How to Plan Your Triathlon Season
November 9, 2015 | David Glover
When I first started competing in triathlons in 1995, I signed up for whatever races were convenient without considering how each race fit with my goals, the time of year or the relationship with other events.
It wasn’t until I began working with a coach then later coaching others and myself that I recognized the need to strategically choose races and plan triathlon seasons in advance. Once I did this, I began to find my clients and myself consistently on the podium. The process I use is simple. The key to creating a successful plan is to begin at the end and work backwards.
Set Your Goals for the Season
Start with your goals for the season. What would you consider as success? Your goals might be to:
- Complete a sprint triathlon
- Set a PR in an IRONMAN 70.3
- Qualify for the IRONMAN World Championships
Write down your goals on paper and look at them. Are they realistic given your other commitments like career, family and social activities? If not, consider revising your goals so that they are still challenging but also achievable. Post your goals where they are visible everyday, such as on your bathroom mirror or your desk, for the constant reminder of why you’re training.
Choose Your Races Strategically
With so many races to pick from, which ones should you sign up for?
The answer is the races that will best help you best meet your goals. Here are 8 considerations when choosing a race:
1. Time of Year
Will you need to do the majority of your training in the winter or in the summer? For example, if you sign up for a May triathlon, you’ll be doing long rides in March and April, which may not be bad if you live in Florida but may be a challenge if you live in New York.
Are you comfortable with pool swims, fresh water swims or ocean swims? Wave starts or mass starts?
3. Race Size
Do you want to race on a crowded course or more by yourself?
Does the course fit your strengths? For example, if you live in a flat area and are not a strong climber, then a flat course like IRONMAN Florida may be preferable to the hills at IRONMAN Lake Placid.
What else is near the race site? Are there other activities for friends and family to do while you’re doing your race stuff?
6. Training Partners
Do you have friends who are training for the same race or another race around the same period of time? It can be lonely doing all of your long rides and runs alone.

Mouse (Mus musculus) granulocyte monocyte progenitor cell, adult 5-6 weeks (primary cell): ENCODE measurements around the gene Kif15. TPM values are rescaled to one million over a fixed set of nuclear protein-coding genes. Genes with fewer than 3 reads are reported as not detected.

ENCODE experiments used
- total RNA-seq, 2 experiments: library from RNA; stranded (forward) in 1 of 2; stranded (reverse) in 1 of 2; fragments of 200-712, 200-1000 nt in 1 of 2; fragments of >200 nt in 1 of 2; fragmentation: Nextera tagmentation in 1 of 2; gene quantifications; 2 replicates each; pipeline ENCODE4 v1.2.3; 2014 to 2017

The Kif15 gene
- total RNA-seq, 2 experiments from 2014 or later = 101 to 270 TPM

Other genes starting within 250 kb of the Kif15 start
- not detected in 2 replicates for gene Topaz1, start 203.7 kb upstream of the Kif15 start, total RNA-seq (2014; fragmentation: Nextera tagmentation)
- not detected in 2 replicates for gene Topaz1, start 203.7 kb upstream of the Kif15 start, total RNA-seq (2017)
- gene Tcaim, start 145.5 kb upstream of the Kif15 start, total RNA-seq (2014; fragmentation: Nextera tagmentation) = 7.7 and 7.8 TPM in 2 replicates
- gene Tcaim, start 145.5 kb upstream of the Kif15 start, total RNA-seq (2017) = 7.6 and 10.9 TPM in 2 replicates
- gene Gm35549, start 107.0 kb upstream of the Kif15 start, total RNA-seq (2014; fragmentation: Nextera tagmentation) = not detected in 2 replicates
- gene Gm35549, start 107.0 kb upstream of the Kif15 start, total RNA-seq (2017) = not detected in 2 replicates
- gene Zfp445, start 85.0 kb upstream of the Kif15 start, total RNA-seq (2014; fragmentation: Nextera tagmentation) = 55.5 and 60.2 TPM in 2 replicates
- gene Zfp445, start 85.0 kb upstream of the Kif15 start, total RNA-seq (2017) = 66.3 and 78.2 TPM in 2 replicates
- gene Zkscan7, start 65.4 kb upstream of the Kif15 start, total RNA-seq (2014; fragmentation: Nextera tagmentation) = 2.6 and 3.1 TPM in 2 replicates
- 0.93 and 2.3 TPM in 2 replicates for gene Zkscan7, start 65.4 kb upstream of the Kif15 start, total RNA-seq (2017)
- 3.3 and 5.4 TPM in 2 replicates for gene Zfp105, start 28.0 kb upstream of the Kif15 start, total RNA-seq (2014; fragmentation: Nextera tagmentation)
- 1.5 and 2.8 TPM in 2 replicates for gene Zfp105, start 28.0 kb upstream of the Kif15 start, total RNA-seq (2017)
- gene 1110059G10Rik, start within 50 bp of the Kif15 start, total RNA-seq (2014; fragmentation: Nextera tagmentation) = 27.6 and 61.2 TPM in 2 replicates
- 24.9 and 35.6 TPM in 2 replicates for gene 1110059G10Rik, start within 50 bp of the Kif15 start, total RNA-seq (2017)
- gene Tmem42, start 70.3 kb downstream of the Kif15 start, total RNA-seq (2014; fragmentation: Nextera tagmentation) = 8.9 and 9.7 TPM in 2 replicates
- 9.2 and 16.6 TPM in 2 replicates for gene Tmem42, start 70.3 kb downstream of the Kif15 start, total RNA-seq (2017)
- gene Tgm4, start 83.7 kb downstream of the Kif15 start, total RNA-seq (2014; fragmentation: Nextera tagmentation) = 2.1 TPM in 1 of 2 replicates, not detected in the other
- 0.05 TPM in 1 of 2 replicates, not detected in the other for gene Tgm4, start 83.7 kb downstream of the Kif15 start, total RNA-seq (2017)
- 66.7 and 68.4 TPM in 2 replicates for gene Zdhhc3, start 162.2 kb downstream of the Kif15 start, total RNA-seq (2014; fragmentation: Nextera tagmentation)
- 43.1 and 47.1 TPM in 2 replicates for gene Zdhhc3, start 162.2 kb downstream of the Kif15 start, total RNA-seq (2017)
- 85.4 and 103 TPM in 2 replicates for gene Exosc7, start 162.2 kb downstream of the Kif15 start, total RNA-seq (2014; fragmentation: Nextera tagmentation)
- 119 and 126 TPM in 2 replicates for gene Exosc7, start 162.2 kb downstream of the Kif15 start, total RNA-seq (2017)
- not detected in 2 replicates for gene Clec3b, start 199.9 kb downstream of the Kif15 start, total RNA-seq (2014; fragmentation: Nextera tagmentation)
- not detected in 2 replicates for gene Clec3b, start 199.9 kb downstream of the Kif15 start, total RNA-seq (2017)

7. Weather and Altitude
What is the weather typically like where you will train versus where you will race? What about the altitude?
How much does the race cost? How far are you willing or able to travel? The more time zones you travel, the more time you should allow for adjustment.
Create a Picture of Your Season
Start with the Annual Training Plan, where each week is represented by a row so that can you see your year from the start of training until your last race on a single page. In addition to races, include key events like vacations, work travel and social events like weddings. A weekly view will also help you visually see the weekly interval between events.
Add shorter triathlons leading up to key races. Shorter races are an opportunity to practice execution, pacing and nutrition, as well as evaluate your fitness at that point in time. A good rule of thumb is to do no more than one race per month. Otherwise, you’re spending time too much time racing instead of training.
When placing races on your calendar, here are guidelines for the spacing intervals between events:
- Sprint: 1+ weeks before another race
- Olympic: 2+ weeks before another race
- Half: 5+ weeks before another race
- Full: 8+ weeks before another race
For example, if I plan to compete in IRONMAN Vineman at the end of July, I would look for an IRONMAN 70.3 in early to mid June, an Olympic in mid May and a Sprint in April.
Be sure build in recovery weeks around non-race events. If you’re not able to train as much then use those weeks as easier weeks.
When structuring your training periods, consider the principle of specificity, which basically states that training responses and adaptations are a function of the mode, frequency and duration of exercise. In other words, your training should become similar to what you’ll experience on race day in order to prepare body for the demands of the race.
I like to use the analogy of a funnel to illustrate the principle of specificity over a triathlon season. When you start at the beginning of your triathlon season, the top of the funnel is wide so there is so more latitude in your workouts. As you approach key races, the funnel becomes narrower so training becomes more “like” the distances and intensities at which you’ll be racing.
The amount of training time leading up to race day will depend on a number of factors including your starting fitness, the length of your races and your level of competitiveness.
Create Your Weekly Schedule
When creating a weekly schedule, place your workouts where they make the most sense. For example, if you hate to swim alone, schedule your swim workouts on days when masters swim classes are available or your training partner can meet you for workout. Keeping the workouts on specific days also helps with consistency, a critical success factor.
Here’s an example week for an athlete who is able swim, bike and run 3 times per week:
Finally, plug your workouts into an online tool like TrainingPeaks that will allow you to evaluate your workouts and track your progress.
By setting goals, choosing your races strategically and structuring your training thoughtfully, you’ve taken important first steps to more success.